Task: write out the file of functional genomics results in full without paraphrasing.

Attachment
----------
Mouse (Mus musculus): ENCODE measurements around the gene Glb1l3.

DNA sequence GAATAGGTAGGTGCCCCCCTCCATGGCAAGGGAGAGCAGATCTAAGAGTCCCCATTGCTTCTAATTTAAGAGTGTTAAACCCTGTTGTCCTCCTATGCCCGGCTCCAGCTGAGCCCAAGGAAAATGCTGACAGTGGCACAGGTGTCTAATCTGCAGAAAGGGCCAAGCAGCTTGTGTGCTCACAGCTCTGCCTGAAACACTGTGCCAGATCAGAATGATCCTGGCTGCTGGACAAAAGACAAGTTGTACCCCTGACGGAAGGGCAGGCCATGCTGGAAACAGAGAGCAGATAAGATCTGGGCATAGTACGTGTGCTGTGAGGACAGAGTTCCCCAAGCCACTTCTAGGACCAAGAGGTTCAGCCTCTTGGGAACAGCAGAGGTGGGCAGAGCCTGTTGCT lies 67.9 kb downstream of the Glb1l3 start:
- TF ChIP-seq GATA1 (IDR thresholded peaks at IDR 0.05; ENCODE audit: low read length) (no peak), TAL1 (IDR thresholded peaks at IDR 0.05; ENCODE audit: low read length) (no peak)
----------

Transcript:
Mouse (Mus musculus): ENCODE measurements around the gene Glb1l3.

DNA sequence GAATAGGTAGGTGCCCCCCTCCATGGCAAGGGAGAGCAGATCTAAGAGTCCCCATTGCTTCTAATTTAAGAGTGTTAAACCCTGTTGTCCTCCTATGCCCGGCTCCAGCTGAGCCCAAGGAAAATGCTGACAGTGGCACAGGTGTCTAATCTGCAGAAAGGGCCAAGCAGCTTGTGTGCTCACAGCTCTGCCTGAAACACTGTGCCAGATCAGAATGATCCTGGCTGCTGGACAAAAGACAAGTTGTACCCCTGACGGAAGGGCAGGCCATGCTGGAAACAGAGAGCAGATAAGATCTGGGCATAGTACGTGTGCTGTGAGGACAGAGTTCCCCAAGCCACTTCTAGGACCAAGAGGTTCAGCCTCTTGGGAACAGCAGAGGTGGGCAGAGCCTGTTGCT lies 67.9 kb downstream of the Glb1l3 start:
- TF ChIP-seq GATA1 (IDR thresholded peaks at IDR 0.05; ENCODE audit: low read length) (no peak), TAL1 (IDR thresholded peaks at IDR 0.05; ENCODE audit: low read length) (no peak)